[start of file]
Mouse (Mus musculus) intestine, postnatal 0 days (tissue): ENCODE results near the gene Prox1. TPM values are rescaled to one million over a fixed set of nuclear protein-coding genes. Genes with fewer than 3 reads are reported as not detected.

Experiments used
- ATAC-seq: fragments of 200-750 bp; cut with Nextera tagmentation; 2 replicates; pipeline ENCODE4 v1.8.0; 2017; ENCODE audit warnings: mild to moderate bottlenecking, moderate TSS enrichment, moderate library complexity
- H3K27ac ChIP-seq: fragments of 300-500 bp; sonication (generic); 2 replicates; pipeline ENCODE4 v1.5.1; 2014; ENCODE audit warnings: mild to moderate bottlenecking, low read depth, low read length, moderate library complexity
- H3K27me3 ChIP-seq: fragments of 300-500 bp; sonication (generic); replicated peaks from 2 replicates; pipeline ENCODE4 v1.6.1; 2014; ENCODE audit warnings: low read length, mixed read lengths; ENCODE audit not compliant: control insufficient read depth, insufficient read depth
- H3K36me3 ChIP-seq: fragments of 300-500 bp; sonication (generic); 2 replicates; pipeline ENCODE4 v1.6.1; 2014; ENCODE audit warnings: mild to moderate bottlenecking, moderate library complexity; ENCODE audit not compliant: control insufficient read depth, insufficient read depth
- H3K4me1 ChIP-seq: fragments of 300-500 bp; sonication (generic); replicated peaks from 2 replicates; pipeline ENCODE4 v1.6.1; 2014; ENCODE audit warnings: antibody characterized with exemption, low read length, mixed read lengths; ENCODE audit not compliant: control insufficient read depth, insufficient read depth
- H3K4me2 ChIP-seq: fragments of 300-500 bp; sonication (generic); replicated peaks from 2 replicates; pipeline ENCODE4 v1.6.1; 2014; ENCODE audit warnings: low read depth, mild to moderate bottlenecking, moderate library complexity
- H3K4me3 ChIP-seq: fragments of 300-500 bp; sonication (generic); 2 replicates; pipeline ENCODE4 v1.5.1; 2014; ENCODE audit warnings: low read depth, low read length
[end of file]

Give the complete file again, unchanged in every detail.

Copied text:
Mouse (Mus musculus) intestine, postnatal 0 days (tissue): ENCODE results near the gene Prox1. TPM values are rescaled to one million over a fixed set of nuclear protein-coding genes. Genes with fewer than 3 reads are reported as not detected.

Experiments used
- ATAC-seq: fragments of 200-750 bp; cut with Nextera tagmentation; 2 replicates; pipeline ENCODE4 v1.8.0; 2017; ENCODE audit warnings: mild to moderate bottlenecking, moderate TSS enrichment, moderate library complexity
- H3K27ac ChIP-seq: fragments of 300-500 bp; sonication (generic); 2 replicates; pipeline ENCODE4 v1.5.1; 2014; ENCODE audit warnings: mild to moderate bottlenecking, low read depth, low read length, moderate library complexity
- H3K27me3 ChIP-seq: fragments of 300-500 bp; sonication (generic); replicated peaks from 2 replicates; pipeline ENCODE4 v1.6.1; 2014; ENCODE audit warnings: low read length, mixed read lengths; ENCODE audit not compliant: control insufficient read depth, insufficient read depth
- H3K36me3 ChIP-seq: fragments of 300-500 bp; sonication (generic); 2 replicates; pipeline ENCODE4 v1.6.1; 2014; ENCODE audit warnings: mild to moderate bottlenecking, moderate library complexity; ENCODE audit not compliant: control insufficient read depth, insufficient read depth
- H3K4me1 ChIP-seq: fragments of 300-500 bp; sonication (generic); replicated peaks from 2 replicates; pipeline ENCODE4 v1.6.1; 2014; ENCODE audit warnings: antibody characterized with exemption, low read length, mixed read lengths; ENCODE audit not compliant: control insufficient read depth, insufficient read depth
- H3K4me2 ChIP-seq: fragments of 300-500 bp; sonication (generic); replicated peaks from 2 replicates; pipeline ENCODE4 v1.6.1; 2014; ENCODE audit warnings: low read depth, mild to moderate bottlenecking, moderate library complexity
- H3K4me3 ChIP-seq: fragments of 300-500 bp; sonication (generic); 2 replicates; pipeline ENCODE4 v1.5.1; 2014; ENCODE audit warnings: low read depth, low read length